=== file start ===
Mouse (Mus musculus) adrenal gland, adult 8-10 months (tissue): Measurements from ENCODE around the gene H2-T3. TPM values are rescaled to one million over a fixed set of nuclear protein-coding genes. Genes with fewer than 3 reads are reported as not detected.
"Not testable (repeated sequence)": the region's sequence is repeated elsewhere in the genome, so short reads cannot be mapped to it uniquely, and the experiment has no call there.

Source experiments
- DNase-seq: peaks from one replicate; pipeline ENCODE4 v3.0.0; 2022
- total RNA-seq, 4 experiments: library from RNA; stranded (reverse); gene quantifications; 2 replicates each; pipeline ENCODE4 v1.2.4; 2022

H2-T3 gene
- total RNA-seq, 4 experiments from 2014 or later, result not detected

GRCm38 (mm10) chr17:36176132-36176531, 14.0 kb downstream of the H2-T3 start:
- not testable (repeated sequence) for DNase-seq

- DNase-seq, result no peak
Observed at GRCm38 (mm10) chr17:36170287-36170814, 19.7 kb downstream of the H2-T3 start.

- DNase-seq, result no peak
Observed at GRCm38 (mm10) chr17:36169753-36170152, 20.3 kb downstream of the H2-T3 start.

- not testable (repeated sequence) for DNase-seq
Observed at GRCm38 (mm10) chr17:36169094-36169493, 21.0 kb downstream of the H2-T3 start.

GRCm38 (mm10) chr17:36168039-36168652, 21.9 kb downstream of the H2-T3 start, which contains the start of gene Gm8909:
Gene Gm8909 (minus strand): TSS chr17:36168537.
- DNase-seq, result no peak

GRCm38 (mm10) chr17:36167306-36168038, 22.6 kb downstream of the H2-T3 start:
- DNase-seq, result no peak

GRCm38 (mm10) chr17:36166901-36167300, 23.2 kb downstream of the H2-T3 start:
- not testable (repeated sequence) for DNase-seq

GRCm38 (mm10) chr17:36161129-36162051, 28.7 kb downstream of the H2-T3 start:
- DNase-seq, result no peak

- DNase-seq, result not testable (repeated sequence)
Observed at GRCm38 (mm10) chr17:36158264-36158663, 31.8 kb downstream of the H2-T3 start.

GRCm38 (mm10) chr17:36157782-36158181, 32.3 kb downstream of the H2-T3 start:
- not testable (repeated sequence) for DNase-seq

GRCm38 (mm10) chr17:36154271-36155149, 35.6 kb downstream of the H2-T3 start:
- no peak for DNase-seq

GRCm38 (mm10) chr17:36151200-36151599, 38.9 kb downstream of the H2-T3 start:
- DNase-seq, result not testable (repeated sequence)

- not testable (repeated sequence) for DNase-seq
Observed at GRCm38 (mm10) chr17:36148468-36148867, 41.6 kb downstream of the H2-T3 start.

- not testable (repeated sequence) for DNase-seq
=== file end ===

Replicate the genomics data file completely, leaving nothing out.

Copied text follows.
Mouse (Mus musculus) adrenal gland, adult 8-10 months (tissue): Measurements from ENCODE around the gene H2-T3. TPM values are rescaled to one million over a fixed set of nuclear protein-coding genes. Genes with fewer than 3 reads are reported as not detected.
"Not testable (repeated sequence)": the region's sequence is repeated elsewhere in the genome, so short reads cannot be mapped to it uniquely, and the experiment has no call there.

Source experiments
- DNase-seq: peaks from one replicate; pipeline ENCODE4 v3.0.0; 2022
- total RNA-seq, 4 experiments: library from RNA; stranded (reverse); gene quantifications; 2 replicates each; pipeline ENCODE4 v1.2.4; 2022

H2-T3 gene
- total RNA-seq, 4 experiments from 2014 or later, result not detected

GRCm38 (mm10) chr17:36176132-36176531, 14.0 kb downstream of the H2-T3 start:
- not testable (repeated sequence) for DNase-seq

- DNase-seq, result no peak
Observed at GRCm38 (mm10) chr17:36170287-36170814, 19.7 kb downstream of the H2-T3 start.

- DNase-seq, result no peak
Observed at GRCm38 (mm10) chr17:36169753-36170152, 20.3 kb downstream of the H2-T3 start.

- not testable (repeated sequence) for DNase-seq
Observed at GRCm38 (mm10) chr17:36169094-36169493, 21.0 kb downstream of the H2-T3 start.

GRCm38 (mm10) chr17:36168039-36168652, 21.9 kb downstream of the H2-T3 start, which contains the start of gene Gm8909:
Gene Gm8909 (minus strand): TSS chr17:36168537.
- DNase-seq, result no peak

GRCm38 (mm10) chr17:36167306-36168038, 22.6 kb downstream of the H2-T3 start:
- DNase-seq, result no peak

GRCm38 (mm10) chr17:36166901-36167300, 23.2 kb downstream of the H2-T3 start:
- not testable (repeated sequence) for DNase-seq

GRCm38 (mm10) chr17:36161129-36162051, 28.7 kb downstream of the H2-T3 start:
- DNase-seq, result no peak

- DNase-seq, result not testable (repeated sequence)
Observed at GRCm38 (mm10) chr17:36158264-36158663, 31.8 kb downstream of the H2-T3 start.

GRCm38 (mm10) chr17:36157782-36158181, 32.3 kb downstream of the H2-T3 start:
- not testable (repeated sequence) for DNase-seq

GRCm38 (mm10) chr17:36154271-36155149, 35.6 kb downstream of the H2-T3 start:
- no peak for DNase-seq

GRCm38 (mm10) chr17:36151200-36151599, 38.9 kb downstream of the H2-T3 start:
- DNase-seq, result not testable (repeated sequence)

- not testable (repeated sequence) for DNase-seq
Observed at GRCm38 (mm10) chr17:36148468-36148867, 41.6 kb downstream of the H2-T3 start.

- not testable (repeated sequence) for DNase-seq